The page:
Physiological impact of a Bacillus thuringiensis toxin on the black cutworm that enhances baculovirus pathogenicity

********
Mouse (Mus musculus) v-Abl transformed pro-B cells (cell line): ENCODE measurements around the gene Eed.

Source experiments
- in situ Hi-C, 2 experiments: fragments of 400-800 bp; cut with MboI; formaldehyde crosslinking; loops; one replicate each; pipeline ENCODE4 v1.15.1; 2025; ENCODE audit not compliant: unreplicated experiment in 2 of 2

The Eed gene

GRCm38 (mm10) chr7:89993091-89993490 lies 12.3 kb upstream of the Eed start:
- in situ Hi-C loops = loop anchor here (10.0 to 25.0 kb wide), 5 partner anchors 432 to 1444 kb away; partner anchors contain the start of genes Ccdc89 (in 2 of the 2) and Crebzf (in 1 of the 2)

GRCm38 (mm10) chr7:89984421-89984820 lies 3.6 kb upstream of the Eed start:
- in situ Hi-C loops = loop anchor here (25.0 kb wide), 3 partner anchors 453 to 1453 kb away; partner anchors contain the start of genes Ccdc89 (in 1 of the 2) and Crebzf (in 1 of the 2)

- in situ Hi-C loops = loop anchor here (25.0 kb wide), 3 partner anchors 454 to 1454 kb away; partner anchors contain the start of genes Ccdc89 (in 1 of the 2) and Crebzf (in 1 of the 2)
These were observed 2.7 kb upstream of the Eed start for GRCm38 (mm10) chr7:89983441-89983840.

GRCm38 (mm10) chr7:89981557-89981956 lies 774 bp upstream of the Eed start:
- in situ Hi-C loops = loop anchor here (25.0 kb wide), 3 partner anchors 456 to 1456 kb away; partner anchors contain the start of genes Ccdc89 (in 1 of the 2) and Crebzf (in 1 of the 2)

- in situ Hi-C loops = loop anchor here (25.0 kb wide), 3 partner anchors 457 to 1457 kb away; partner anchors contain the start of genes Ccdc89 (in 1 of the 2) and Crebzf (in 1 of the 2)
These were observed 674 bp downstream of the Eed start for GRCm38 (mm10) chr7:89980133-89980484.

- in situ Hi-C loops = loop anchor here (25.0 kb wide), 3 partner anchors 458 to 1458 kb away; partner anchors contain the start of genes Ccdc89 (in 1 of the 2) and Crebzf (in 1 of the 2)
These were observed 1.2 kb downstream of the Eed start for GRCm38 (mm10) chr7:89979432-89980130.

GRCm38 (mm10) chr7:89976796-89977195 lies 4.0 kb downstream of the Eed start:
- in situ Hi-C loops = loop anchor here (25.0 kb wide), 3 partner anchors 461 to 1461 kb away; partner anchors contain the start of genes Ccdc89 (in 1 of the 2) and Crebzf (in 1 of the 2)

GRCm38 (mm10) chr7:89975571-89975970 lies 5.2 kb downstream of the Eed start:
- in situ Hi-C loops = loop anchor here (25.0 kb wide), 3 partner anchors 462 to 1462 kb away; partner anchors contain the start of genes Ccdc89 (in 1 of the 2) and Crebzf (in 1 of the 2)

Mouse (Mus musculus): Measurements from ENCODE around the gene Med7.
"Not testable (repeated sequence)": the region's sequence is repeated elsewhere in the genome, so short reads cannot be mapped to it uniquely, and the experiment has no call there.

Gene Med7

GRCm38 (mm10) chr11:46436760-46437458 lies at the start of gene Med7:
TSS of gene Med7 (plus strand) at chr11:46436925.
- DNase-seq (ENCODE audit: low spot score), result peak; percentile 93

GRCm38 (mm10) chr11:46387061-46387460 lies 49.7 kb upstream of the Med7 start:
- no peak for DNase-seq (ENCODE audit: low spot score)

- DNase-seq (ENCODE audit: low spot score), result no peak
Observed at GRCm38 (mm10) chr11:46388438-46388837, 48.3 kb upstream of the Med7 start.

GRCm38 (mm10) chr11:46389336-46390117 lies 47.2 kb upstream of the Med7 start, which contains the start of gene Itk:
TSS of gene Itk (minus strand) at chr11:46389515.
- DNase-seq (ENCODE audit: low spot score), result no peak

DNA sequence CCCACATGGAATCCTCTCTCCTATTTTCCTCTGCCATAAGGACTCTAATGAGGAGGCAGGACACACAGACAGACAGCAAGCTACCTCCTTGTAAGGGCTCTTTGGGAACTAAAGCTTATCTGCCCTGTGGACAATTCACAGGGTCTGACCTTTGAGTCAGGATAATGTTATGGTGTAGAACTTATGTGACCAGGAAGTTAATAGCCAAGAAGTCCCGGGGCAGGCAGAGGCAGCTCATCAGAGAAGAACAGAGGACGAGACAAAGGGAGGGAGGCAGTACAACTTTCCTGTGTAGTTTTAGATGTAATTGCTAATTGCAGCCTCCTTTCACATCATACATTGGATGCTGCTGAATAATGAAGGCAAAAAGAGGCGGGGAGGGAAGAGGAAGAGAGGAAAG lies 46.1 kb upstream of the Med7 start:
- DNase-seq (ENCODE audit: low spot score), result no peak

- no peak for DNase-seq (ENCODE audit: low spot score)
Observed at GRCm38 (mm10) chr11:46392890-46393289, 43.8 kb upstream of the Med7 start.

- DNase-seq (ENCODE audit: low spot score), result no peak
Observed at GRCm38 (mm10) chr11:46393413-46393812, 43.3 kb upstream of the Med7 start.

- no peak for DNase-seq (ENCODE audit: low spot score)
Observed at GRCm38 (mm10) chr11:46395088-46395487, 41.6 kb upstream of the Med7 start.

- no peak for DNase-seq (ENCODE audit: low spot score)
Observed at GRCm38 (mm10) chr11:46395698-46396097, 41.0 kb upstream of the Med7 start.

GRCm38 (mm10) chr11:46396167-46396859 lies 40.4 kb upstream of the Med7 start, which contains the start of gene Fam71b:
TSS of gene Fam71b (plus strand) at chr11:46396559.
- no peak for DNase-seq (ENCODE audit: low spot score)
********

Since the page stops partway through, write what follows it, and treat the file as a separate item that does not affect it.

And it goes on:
Larvae of the black cutworm, Agrotis ipsilon Hufnagel, were more susceptible to infection by Agrotis ipsilon multiple nucleopolyhedrovirus (AgipMNPV) after feeding on Herculex ® I, a transgenic corn hybrid expressing Cry1Fa2 compared to larvae fed on isoline corn. Experiments were conducted to investigate the physiological basis for increased susceptibility to virus infection following exposure to Herculex ® I. Midgut pH, gut protease activity and peritrophic matrix structure are important factors for both Bt toxic action and baculovirus infection. No significant treatment differences were found in the pH of anterior midgut, central midgut or posterior midgut in larvae fed Herculex ® I or isoline diets. Analysis of soluble and membrane–associated gut proteinase activities from larvae fed Herculex ® I or isoline diets indicated that membrane–associated aminopeptidase activity and soluble chymotrypsin–like proteinase activity were significantly lower in Herculex ® I –fed larvae compared to isoline–fed larvae. The number and relative molecular masses of soluble chymotrypsin–like proteinases did not differ. An experiment to determine whether chymotrypsin degradation of baculovirus resulted in reduced infection of larvae fed on isoline diet showed that baculoviruses are not susceptible to degradation by chymotrypsin. Analysis of the peritrophic matrices of Herculex ® I –fed larvae and isoline-fed larvae by scanning electron microscopy indicated that Herculex ® I did not result in damage to the peritrophic matrix that could facilitate subsequent baculovirus infection. Further analyses are required to determine whether Bt toxin–induced epithelial cell sloughing enhances subsequent virus infection.